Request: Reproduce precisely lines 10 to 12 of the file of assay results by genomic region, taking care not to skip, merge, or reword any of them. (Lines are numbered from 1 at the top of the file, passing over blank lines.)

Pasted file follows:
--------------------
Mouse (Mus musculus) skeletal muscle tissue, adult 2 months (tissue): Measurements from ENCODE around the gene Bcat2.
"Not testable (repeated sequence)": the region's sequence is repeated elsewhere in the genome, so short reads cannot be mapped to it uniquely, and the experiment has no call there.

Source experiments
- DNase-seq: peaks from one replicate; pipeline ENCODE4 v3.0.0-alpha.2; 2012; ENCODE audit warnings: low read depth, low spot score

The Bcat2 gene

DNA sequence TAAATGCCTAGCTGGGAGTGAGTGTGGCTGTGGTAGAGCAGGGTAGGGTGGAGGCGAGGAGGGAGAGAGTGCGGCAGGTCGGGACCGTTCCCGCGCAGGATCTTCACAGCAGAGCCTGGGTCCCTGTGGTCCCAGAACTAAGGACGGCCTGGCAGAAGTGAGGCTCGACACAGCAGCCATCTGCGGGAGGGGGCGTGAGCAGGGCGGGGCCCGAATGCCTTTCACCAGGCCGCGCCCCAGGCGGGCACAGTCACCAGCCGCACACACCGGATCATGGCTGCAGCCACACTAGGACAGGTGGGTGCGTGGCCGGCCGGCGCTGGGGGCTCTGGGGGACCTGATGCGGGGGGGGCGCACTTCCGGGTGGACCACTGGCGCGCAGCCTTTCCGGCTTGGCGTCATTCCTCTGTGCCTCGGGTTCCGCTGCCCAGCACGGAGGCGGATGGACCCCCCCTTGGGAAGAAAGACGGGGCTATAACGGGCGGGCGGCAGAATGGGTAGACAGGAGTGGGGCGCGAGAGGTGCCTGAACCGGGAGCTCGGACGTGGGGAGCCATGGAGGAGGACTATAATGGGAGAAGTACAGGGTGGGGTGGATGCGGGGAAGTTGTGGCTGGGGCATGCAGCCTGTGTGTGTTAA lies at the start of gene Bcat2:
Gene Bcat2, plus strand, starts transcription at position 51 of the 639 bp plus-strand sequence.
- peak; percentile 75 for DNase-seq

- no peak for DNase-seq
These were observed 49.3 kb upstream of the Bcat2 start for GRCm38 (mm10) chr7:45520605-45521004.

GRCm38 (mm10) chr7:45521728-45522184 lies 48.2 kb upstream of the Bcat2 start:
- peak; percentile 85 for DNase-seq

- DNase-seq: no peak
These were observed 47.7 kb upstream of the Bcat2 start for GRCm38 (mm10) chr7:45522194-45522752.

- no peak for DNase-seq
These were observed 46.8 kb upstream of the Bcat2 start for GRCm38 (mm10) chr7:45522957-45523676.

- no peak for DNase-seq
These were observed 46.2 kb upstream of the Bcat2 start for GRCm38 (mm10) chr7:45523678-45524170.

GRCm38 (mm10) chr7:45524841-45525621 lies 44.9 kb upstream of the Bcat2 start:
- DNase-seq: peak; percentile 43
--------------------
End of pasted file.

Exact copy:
These were observed 49.3 kb upstream of the Bcat2 start for GRCm38 (mm10) chr7:45520605-45521004.

GRCm38 (mm10) chr7:45521728-45522184 lies 48.2 kb upstream of the Bcat2 start:
- peak; percentile 85 for DNase-seq